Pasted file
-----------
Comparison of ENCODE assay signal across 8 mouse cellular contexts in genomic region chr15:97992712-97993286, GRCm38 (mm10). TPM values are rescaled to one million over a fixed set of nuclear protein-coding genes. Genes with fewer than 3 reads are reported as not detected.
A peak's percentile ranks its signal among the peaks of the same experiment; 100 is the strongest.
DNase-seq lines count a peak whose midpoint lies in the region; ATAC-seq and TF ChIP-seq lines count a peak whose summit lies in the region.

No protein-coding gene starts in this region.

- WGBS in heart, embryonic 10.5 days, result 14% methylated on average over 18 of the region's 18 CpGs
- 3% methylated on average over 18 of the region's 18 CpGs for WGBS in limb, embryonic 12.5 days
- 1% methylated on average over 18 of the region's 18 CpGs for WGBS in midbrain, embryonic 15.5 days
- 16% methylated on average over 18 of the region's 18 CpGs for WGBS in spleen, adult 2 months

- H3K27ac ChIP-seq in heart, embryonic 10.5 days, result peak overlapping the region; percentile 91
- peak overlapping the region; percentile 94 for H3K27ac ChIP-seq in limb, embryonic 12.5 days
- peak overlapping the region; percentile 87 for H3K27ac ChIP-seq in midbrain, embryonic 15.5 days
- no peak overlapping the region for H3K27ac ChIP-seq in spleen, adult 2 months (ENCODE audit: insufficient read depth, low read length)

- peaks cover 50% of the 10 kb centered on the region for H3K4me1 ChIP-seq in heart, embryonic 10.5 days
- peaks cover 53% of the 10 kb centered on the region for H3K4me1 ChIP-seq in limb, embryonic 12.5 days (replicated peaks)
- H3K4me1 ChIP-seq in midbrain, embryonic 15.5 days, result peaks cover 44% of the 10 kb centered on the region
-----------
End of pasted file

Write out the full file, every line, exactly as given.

Comparison of ENCODE assay signal across 8 mouse cellular contexts in genomic region chr15:97992712-97993286, GRCm38 (mm10). TPM values are rescaled to one million over a fixed set of nuclear protein-coding genes. Genes with fewer than 3 reads are reported as not detected.
A peak's percentile ranks its signal among the peaks of the same experiment; 100 is the strongest.
DNase-seq lines count a peak whose midpoint lies in the region; ATAC-seq and TF ChIP-seq lines count a peak whose summit lies in the region.

No protein-coding gene starts in this region.

- WGBS in heart, embryonic 10.5 days, result 14% methylated on average over 18 of the region's 18 CpGs
- 3% methylated on average over 18 of the region's 18 CpGs for WGBS in limb, embryonic 12.5 days
- 1% methylated on average over 18 of the region's 18 CpGs for WGBS in midbrain, embryonic 15.5 days
- 16% methylated on average over 18 of the region's 18 CpGs for WGBS in spleen, adult 2 months

- H3K27ac ChIP-seq in heart, embryonic 10.5 days, result peak overlapping the region; percentile 91
- peak overlapping the region; percentile 94 for H3K27ac ChIP-seq in limb, embryonic 12.5 days
- peak overlapping the region; percentile 87 for H3K27ac ChIP-seq in midbrain, embryonic 15.5 days
- no peak overlapping the region for H3K27ac ChIP-seq in spleen, adult 2 months (ENCODE audit: insufficient read depth, low read length)

- peaks cover 50% of the 10 kb centered on the region for H3K4me1 ChIP-seq in heart, embryonic 10.5 days
- peaks cover 53% of the 10 kb centered on the region for H3K4me1 ChIP-seq in limb, embryonic 12.5 days (replicated peaks)
- H3K4me1 ChIP-seq in midbrain, embryonic 15.5 days, result peaks cover 44% of the 10 kb centered on the region